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WEST BANK: Palestinians start pro-U.N. bid activities

Mahmoud Abbas The Palestinian support group for the United Nations bid to gain statehood recognition announced Saturday a series of activities that would reach a peak when Palestinian Authority President Mahmoud Abbas addresses the U.N. General Assembly on Sept. 23.

Abbas said on Thursday that he will be arriving in New York on Sept. 19 and that soon after he gets there he will meet with U.N. Secretary-General Ban Ki-moon to hand him the Palestinian application seeking full membership in the U.N.

The application will go first to the U.N. Security Council, which is supposed to make the recommendation for the U.N. General Assembly for accepting Palestine as a member state. However, the U.S. has already officially announced that it will veto it, which means the application will be quickly buried.

Abbas did not say what will be his next step, but he is expected to be going for U.N. nonmember state, which should be easy to get at the General Assembly where the U.S. does not have veto power, and which would allow him to join all sorts of U.N. organizations, including the International Criminal Court, UNESCO, UNICEF, the Human Right Council, and many, many others.

The State Department’s expected announcement did not dampen Palestinian spirit to show support for their leaders as they fight for U.N. recognition and membership.

The popular support group, Palestine State 194, in reference to becoming the U.N. member state No. 194 if it succeeds, called on Palestinians everywhere to raise the Palestinian flag on their cars and homes and on everything within their reach starting Sunday.

Mass rallies are planned in West Bank city centers on Sept. 21, when the General Assembly opens, and Sept. 23, when Abbas is scheduled to make his plea for world recognition before the world body.

But before that, and on Friday, protest marches have been called for in the West Bank villages were Palestinians and their international and Israeli supporters hold weekly protests against Israel’s construction of sections of a barrier that goes right through their village land to separate them from Jewish settlements built on Palestinian-owned land.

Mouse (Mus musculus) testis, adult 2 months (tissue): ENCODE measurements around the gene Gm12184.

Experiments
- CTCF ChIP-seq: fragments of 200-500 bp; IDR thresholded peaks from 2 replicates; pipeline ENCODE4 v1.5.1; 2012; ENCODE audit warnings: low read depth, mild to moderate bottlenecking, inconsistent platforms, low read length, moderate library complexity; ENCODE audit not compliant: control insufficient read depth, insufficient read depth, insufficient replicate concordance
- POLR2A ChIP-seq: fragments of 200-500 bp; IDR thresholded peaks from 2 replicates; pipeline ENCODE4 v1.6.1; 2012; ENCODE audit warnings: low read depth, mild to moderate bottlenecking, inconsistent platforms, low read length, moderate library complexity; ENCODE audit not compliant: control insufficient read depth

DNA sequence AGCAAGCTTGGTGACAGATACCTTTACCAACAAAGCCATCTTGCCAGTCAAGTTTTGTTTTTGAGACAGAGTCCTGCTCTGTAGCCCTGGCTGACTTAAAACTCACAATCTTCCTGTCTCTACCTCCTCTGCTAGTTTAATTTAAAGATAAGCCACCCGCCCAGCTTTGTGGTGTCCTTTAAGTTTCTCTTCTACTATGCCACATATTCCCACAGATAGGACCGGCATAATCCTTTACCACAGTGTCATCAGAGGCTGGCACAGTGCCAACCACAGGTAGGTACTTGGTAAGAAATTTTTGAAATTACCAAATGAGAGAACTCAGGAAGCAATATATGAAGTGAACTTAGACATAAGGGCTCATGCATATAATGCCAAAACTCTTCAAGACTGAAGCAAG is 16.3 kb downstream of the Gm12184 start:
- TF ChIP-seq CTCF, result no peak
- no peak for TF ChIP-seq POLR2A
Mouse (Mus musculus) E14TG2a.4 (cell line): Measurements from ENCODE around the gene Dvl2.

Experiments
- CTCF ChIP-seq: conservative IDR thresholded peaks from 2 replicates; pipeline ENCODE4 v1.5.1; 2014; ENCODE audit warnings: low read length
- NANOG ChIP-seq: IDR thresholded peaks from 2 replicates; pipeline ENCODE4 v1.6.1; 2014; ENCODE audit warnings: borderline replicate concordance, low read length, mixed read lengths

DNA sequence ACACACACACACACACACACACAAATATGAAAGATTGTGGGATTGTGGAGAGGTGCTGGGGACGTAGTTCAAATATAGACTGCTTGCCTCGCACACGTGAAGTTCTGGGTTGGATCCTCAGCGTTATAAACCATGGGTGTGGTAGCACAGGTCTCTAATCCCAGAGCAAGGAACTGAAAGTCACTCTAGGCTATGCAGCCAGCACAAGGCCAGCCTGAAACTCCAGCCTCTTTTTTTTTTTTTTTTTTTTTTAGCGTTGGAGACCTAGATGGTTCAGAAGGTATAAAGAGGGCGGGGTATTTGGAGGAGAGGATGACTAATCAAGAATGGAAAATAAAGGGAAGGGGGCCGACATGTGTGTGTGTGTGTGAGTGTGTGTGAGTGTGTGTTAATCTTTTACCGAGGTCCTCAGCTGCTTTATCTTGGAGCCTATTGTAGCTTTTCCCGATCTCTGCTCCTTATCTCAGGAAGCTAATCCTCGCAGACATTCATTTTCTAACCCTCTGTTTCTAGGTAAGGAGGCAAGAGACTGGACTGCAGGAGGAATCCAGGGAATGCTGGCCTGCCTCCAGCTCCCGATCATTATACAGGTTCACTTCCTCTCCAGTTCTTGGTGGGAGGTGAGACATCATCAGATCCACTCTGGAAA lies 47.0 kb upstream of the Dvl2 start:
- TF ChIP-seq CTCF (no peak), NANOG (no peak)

The next day, Saturday, calls were made on Palestinians to join the women's movement and march to the Israeli army-controlled Qalandia checkpoint, half way between Ramallah and Jerusalem, also in a show of protest against the Israeli occupation.

In the Thursday meeting at his Ramallah headquarters with members of the foreign press in Israel, Abbas made it clear that he will not tolerate any act of violence by Palestinians during their rallies in support of his effort to get U.N. recognition.

“We will hold rallies in the city centers,” he said. “But we will not allow any one to reach contact points with the Israelis. This will not be tolerated. Even if Israel comes to our cities, we will not fight back.”

Abbas’ turn-the-other-cheek approach is supposed to convince the international community that he wants freedom and liberation for his people Gandhi-style.

While he said he can guarantee that there will not be any act of violence by Palestinians, he could not guarantee that there will not be acts of violence by Israelis, whether from soldiers or settlers, against Palestinians.

Jewish settlers in the West Bank have been carrying out almost daily attacks against Palestinians on West Bank roads and in their villages.

Settlers have set fire to a mosque in the northern West Bank, wrote anti-Islam hate graffiti on mosques and university walls, attacked fields, setting fully grown olive trees on fire or cutting them down as the olive harvest season nears when thousands of Palestinian families earn their entire year’s living from the olive harvest, and threw rocks at Palestinians commuting on West Bank roads, damaging cars.

The U.S., on Friday, joined world condemnation of escalated settlers’ violence. State Department spokeswoman Victoria Nuland described these acts as “dangerous and provocative attacks.” She said that “such hateful actions are never justified,” stating that “those responsible should be arrested and subject to the full force of the law.”

ALSO:

Some Syrians decry Arab League chief's visit with Assad

EGYPT: Thousands in Tahrir Square angry at slow pace of reforms

SYRIA: Protesters call for international protection

-- Maher Abukhater in Ramallah, West Bank

Photo: Palestinian President Mahmoud Abbas attends a meeting of the Palestine Liberation Organization executive committee in the West Bank. Credit: Majdi Mohammed / Associated Press

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